On a rainy afternoon I decided to learn a bit more about Index funds, partly to understand if they should play more of a role in my investing. I don't have any money invested in them currently, and wondered if I should simply consider them as a ready made portfolio...as usual it ended up needing a few diversions in order to satisfy my curiosity...

What is the stock market?
Obtaining a listing on a stock exchange essentially enables a business access to capital, and would also potentially raise their profile through a public listing. They start life on the stock market through an IPO - an Initial Public Offering or stock market launch during which investors can buy shares in the business. The London Stock Exchange runs several markets on which a company can be listed - the two most of us are interested in are the Main Market and the Alternative Investment Market (AIM). The AIM has a simpler admission process and lower fees so is typically used by smaller and early stage businesses, but some of the AIM constituents are household names and have a market capitalisation comparable to some businesses in the FTSE 100, e.g. Burford Capital, Abcam, ASOS and Fevertree.

The London Stock Exchange (LSE) is managed by the helpfully named London Stock Exchange Group - which is also a publicly traded company listed on the LSE. According to the LSE there are over 2600 listed on the Main Market, from over 60 countries, plus another 1000+ listings on the AIM. The LSE enables stocks to be traded, and publishes price information on it's stocks every 15 seconds during trading hours.

What is an index?
Indices are slices of the stock market, with some sort of overarching logic driving what is included in that particular slice. They are often used to measure performance of that particular collection of stocks, against which the performance of other funds and/or portfolios can be assessed. A few such indices are:
  • The MSCI world is an index using the share price of over 1600 business across the globe
  • The S&P 500 is an index of 500 of the largest market capitalisation companies listed on 3 US stock exchanges
  • The FTSE 100 is an index of the 100 largest market capitalisation companies listed on the London Stock Exchange
There are more indices than you can shake a stick at, against which you can measure the performance of your portfolio. 

Index funds
So, getting finally to the starting point, Index funds...most major investment providers have funds which track an index into which you can invest e.g. ishares or vanguard. An index tracker fund will be composed to mimic the index via a couple of methodologies - either directly holding the shares in exactly the weighting as the index, or taking a sample of these shares in order to reflect the same underlying performance of the index.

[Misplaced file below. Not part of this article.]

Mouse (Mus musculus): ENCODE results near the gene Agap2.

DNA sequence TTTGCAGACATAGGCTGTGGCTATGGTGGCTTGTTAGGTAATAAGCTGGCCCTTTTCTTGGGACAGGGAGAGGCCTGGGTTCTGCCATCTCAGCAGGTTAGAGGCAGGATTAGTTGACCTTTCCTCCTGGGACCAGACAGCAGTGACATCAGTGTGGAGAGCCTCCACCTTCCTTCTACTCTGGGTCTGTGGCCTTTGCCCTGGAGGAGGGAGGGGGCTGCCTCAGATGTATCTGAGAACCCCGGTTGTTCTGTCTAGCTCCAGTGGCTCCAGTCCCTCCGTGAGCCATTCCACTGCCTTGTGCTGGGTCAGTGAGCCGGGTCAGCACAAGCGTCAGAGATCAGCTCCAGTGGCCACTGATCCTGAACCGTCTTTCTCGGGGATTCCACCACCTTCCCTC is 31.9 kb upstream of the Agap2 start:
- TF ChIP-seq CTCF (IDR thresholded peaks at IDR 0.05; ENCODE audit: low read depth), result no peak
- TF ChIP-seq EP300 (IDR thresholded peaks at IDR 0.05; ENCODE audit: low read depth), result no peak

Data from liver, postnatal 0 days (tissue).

The index as a portfolio
The index I'll focus on, mainly due to familiarity and convenience is the FTSE 100, which is maintained by FTSE Russell, part of the London Stock Exchange Group. This is an index composed of the 100 shares listed on the LSE with the largest market capitalisation (market cap = number of shares x share price). Shell have two flavours of their shares, both of which are listed in the FTSE 100, so there are 100 companies making up the FTSE 100, but 101 different stocks listed.

The FTSE 100 isn't a portfolio that is static, it is reviewed and, potentially, changed quarterly. The review process is described here. Each quarter, at the time of the review, any shares not currently in the FTSE 100, that have a market cap that puts them in the 90th position in the FTSE 100, or above, gets included in the index, and the shares with the lowest market cap are removed from the index. And any shares in the FTSE 100 that are valued at the 111th position in the wider FTSE All Share or below are removed from the FTSE 100, and are replaced by the shares outside the FTSE 100 with the largest market cap. For example as at June 2019, Hikma Pharmaceuticals and Easyjet hit the conditions for removal, whereas JD Sports and Aveva met the conditions for inclusion, a nice summary of this can be seen here.